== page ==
Dp is in the unfortunate position of hovering between 50 and 60K.If he works hard he gets a bonus and will bring us up to 60K.There is now no incentive to work hard and to be frank his new job with more stress and people to manage was probably not a sensible move when you factor in the CB cut ie he might as well have stayed where he was with less stress and CB.

We live in an expensive area with a big mortgage for not a lot.We can only afford to run 1 old car and dp half kills himself cycling 16 miles a day(on top of a stressful day of work) so I can have said car. We need that CB and I'm bloody sick of rich people like the op saying because they won't even notice it those of us that are the squeezed middle should suck it up.If I was on 100 K(like many people keeping CB) I'd gladly suck it up.

I also think those wealthy pensioners with zero mortgage or dependents who have maseeeeeeve private pensions and accounts they can shuffle money around in to avoid paying tax should lose their benefits and WFA and suck it up but then the Tories tend to look after wealthy pensioners and would far rather hammer the squeezed families and kids in the middle.

irregularegular Mon 05-Nov-12 10:59:13

'Many SAHMs, whether they're capable of earning anything - £10k, £38k or more - are currently SAHM because ..... errrr .... there are hardly any jobs around. So to suggest that had they put themselves out a bit in the past "most" SAHMs could be earning £38k (or more I presume) is naiive ..... unless I'm looking in all the wrong places I certainly haven't noticed a plethora of vacancies offering at least £38k'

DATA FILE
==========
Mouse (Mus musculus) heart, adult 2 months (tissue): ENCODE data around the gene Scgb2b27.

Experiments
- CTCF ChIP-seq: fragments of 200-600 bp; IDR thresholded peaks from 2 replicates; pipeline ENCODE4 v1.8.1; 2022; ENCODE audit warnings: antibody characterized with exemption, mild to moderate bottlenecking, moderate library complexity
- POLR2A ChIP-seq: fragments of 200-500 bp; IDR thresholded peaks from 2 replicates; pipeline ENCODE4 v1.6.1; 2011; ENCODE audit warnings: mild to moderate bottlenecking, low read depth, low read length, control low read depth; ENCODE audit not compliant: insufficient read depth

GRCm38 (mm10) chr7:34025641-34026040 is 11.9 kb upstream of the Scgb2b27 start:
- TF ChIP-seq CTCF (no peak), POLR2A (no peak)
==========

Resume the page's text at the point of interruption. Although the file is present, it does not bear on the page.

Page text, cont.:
If you are unemployed, that is entirely different from being a SAHM. That means actively looking for working, signing on, applying for jobs...that's not what I see the stay at home spouses of 60K+ earning fathers doing.

38K is pretty normal salary for a graduate with a few years work experience. Most spouses of men earning 60K will be in that category.

Jins Mon 05-Nov-12 11:03:53

38K is not normal in my profession for a graduate with a few years work experience. 28K would be doing well.

Prarieflower Mon 05-Nov-12 11:04:21

Irregular utter tosh-I'm looking and if there was work like that I'd be doing it.You forget those of us that have had a few years off aren't exactly top of the queue re work atm and anyhow graduates don't just walk into 38K,that was la la land before the recession.

Also wives/partners can't sign on because their partners are employed(and paying shed loads of tax).

Prarieflower Mon 05-Nov-12 11:05:29

Jins it wasn't normal in dp's with a Masters and a shed load of other qualifications on top.

BegoniaBampot Mon 05-Nov-12 11:06:44